During the past few years a major revision of OBOS was also produced, Our Bodies, Ourselves for the New Century (May 1998). For this edition we expanded even more our efforts to include other women whose backgrounds and experiences are different from the original co-authors in terms of race, class, ethnicity, geographic origin, and sexual/gender identity. This experience helped us to develop an even greater appreciation for the challenges facing any organization working across differences, many of which have the potential to separate us.
BWHBC’s Role in the Global Women’s Health Movement
Within five years of its first publication, OBOS became a bestseller first in the United States, and then internationally (more than 4 million copies have been sold to date). Almost 20 foreign-language editions have been produced, including Japanese, Russian, Chinese, Spanish, French, Italian and German versions. Women in Egypt produced an Arabic book modeled after OBOS, as women are now doing in French-speaking Africa. More projects are underway today in Asia, Eastern Europe, and Armenia. At the 1995 NGO Women’s Forum in Beijing, many of the women working on these translation/adaptation projects came together to compare notes and to share strategies for dealing with problems such as government censorship and fundraising.
In all editions of OBOS, we have encouraged women to meet, talk, and listen to each other as a first step toward bringing about needed change. Over the years, we have developed a number of fruitful collaborations with women’s groups in different countries and have attended almost all the international women and health meetings that have been convened since the first "International Conference on Woman and Health" held in Rome in 1977. The activism of women’s health groups across the globe has been spurred by the advent of email and the Internet, and we are excited to be part of a growing web of organizations working on such issues as breastfeeding, maternal mortality, and environmental health hazards.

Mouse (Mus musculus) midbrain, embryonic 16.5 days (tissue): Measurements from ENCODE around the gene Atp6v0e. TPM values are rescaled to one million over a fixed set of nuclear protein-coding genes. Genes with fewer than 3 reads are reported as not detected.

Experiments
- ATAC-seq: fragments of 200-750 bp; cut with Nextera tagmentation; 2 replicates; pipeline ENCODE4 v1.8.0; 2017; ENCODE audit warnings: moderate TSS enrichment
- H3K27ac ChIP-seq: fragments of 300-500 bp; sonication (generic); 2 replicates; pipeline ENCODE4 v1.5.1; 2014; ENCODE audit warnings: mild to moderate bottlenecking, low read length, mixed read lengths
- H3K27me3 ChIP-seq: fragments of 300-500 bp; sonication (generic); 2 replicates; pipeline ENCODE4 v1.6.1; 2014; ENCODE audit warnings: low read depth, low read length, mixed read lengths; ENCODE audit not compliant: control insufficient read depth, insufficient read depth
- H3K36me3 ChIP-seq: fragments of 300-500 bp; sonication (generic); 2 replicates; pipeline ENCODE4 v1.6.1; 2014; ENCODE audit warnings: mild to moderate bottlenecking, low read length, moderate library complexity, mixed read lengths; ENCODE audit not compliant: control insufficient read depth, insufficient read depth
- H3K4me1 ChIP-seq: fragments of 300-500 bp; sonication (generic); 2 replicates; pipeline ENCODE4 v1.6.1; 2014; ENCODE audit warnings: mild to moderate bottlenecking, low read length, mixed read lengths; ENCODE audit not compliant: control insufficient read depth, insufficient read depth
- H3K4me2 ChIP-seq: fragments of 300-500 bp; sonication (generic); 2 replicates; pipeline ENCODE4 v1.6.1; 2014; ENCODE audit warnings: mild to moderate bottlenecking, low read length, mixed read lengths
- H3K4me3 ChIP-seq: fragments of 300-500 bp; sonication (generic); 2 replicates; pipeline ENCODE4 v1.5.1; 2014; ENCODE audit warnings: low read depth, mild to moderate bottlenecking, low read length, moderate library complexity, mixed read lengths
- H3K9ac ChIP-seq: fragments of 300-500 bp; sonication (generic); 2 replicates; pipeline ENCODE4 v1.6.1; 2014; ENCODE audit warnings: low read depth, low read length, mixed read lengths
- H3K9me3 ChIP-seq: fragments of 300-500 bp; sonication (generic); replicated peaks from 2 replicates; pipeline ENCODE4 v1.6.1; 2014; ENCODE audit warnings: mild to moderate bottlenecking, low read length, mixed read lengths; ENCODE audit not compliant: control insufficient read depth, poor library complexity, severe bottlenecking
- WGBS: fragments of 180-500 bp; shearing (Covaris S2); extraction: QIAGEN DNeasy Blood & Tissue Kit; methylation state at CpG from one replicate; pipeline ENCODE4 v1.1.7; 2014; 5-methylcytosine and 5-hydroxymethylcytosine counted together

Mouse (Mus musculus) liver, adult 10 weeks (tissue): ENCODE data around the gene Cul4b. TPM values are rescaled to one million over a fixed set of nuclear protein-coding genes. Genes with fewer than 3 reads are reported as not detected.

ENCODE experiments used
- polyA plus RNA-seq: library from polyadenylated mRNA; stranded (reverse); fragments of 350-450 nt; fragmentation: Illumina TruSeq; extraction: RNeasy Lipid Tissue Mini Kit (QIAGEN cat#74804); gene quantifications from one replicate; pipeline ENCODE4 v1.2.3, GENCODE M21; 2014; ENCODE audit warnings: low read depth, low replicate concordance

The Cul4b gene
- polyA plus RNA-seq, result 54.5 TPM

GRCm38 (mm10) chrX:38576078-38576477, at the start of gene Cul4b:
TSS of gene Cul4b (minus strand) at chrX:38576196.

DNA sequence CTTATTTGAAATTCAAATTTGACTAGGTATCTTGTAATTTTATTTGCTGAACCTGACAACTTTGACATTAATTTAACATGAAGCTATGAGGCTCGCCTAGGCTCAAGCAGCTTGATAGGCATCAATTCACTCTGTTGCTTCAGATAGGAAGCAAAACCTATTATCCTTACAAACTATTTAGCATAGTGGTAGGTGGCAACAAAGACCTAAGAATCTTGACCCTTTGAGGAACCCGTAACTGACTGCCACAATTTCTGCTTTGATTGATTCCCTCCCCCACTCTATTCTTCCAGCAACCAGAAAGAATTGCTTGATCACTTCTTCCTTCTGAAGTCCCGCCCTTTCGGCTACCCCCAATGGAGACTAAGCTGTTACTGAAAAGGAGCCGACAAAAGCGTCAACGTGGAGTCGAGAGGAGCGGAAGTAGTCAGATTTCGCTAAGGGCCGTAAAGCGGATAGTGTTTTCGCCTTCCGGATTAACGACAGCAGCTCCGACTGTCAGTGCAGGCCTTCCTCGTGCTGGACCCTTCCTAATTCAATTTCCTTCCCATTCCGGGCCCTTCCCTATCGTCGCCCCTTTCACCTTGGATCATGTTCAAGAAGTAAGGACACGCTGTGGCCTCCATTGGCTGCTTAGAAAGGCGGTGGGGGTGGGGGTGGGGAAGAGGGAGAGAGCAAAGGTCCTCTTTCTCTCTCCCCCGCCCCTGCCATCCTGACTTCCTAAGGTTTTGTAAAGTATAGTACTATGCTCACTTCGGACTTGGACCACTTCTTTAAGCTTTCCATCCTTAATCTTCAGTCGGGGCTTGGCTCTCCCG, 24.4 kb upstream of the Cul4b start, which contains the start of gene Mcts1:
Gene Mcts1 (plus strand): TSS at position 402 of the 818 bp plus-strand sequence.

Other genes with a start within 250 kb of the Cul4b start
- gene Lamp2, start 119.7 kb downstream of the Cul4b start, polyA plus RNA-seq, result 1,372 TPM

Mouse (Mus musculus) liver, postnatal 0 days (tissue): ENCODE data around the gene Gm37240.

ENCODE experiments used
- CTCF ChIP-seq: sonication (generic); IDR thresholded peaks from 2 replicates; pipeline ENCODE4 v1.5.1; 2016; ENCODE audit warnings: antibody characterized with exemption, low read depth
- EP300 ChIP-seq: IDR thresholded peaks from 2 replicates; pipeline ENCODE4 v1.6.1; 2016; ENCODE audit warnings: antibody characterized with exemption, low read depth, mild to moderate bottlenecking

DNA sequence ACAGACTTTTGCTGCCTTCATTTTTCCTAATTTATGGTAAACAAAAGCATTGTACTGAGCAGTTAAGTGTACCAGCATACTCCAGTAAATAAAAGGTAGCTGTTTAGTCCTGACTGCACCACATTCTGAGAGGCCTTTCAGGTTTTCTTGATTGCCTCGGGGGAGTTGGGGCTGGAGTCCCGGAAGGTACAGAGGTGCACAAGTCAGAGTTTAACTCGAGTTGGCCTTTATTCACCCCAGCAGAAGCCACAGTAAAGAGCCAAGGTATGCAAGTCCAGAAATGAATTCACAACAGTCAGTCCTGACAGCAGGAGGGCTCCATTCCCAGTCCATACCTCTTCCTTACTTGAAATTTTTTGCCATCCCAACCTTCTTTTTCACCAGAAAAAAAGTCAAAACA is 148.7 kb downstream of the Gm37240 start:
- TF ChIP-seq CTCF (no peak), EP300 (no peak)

One continuing concern of the current global women’s health movement has been the growing trend, especially among environmental groups, to label population growth as a primary cause of environmental degradation. It would be a serious step back if this trend were to lead to more overly zealous family planning programs1 driven by demographic goals rather than by women’s reproductive health needs. We believe that the unethical and growing use of quinacrine, a sclerosing agent, and a means of nonsurgical sterilization in countries such as Indonesia, India, Pakistan, and Vietnam, represents the very "population control" mentality that has so often been destructive to women’s health. Thus, we have joined activists around the globe in protesting the use of quinacrine.2